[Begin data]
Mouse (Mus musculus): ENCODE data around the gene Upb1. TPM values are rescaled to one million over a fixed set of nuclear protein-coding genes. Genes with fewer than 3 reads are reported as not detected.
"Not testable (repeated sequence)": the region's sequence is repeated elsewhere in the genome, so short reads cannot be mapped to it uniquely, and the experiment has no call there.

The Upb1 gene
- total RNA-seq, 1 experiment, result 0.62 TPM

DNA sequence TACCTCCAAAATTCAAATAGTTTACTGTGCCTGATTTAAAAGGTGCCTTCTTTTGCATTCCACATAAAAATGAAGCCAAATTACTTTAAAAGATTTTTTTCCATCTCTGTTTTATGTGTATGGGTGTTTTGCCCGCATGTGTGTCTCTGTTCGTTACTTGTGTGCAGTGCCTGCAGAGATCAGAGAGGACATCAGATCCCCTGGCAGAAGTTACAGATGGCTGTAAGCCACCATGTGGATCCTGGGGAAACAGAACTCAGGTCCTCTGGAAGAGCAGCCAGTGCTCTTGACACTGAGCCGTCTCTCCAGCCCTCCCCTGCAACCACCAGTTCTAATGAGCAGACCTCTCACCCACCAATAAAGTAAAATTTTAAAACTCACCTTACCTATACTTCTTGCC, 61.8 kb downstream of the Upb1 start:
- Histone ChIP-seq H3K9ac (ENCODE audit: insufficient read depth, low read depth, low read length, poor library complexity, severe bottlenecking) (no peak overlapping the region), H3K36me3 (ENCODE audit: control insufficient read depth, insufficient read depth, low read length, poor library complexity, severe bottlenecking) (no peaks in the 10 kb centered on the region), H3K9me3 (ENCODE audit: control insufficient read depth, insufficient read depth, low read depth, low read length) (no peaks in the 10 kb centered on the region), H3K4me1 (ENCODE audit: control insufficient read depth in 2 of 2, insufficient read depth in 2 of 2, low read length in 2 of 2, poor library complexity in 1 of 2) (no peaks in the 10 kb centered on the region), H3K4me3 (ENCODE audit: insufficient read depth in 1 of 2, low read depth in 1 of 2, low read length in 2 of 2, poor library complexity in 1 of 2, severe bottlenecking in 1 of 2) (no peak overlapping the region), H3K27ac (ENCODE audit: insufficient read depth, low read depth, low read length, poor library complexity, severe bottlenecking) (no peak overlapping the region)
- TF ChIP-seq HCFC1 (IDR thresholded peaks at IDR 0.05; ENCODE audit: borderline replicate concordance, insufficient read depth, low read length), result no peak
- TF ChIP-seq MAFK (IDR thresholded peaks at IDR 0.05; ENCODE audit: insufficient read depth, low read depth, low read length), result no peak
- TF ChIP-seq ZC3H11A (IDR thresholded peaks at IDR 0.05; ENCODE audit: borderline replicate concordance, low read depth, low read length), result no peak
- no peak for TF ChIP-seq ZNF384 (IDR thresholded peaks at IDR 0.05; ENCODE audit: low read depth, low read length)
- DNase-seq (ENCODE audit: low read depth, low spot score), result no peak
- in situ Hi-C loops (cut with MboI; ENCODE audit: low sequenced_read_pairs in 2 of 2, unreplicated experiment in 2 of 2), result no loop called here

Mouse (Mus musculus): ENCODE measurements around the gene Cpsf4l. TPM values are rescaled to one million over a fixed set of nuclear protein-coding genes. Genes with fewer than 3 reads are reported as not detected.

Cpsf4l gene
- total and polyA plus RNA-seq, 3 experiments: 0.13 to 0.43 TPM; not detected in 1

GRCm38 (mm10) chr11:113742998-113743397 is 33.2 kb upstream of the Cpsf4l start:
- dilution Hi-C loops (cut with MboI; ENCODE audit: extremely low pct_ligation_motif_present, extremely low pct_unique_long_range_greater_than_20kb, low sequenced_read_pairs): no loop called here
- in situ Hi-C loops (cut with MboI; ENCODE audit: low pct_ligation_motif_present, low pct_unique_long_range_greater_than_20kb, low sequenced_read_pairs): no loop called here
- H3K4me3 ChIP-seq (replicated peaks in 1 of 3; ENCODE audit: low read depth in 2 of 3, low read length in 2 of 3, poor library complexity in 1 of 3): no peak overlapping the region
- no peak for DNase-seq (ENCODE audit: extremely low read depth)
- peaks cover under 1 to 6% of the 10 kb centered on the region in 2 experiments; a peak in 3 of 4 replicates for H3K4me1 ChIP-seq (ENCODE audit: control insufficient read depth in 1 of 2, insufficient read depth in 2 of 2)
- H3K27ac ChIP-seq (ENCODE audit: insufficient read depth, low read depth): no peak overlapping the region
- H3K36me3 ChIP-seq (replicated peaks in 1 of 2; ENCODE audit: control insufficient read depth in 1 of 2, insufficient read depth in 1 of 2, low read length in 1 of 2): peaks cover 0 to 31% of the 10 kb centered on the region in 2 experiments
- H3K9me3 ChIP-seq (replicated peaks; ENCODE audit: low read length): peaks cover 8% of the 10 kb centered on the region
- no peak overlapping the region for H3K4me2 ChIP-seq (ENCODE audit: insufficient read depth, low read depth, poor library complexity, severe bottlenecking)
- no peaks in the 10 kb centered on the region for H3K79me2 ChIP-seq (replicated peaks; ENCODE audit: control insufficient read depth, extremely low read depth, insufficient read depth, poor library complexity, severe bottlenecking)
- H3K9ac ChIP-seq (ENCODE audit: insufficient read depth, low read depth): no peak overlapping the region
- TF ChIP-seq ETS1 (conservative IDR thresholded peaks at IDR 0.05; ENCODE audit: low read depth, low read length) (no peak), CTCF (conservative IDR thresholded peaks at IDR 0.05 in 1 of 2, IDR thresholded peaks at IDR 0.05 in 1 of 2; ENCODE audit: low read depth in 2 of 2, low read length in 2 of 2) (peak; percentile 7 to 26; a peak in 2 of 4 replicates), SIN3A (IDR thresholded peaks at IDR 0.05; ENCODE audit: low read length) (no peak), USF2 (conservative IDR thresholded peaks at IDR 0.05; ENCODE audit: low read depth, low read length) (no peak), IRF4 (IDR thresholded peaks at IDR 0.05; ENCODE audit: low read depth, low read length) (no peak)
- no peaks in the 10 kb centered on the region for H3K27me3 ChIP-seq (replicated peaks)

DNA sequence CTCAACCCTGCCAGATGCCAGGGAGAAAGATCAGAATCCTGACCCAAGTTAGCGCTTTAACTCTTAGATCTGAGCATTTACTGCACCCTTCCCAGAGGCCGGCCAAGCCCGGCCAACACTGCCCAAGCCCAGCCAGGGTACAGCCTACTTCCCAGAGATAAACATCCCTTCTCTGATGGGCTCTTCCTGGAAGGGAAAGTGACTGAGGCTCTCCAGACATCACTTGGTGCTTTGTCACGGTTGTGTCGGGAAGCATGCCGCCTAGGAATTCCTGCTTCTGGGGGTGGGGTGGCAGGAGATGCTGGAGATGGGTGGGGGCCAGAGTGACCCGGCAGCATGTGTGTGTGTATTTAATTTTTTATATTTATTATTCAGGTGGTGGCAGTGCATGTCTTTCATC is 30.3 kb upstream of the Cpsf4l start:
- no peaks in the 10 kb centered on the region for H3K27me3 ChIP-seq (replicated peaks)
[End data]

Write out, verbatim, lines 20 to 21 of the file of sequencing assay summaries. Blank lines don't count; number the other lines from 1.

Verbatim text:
- no peak for DNase-seq (ENCODE audit: extremely low read depth)
- peaks cover under 1 to 6% of the 10 kb centered on the region in 2 experiments; a peak in 3 of 4 replicates for H3K4me1 ChIP-seq (ENCODE audit: control insufficient read depth in 1 of 2, insufficient read depth in 2 of 2)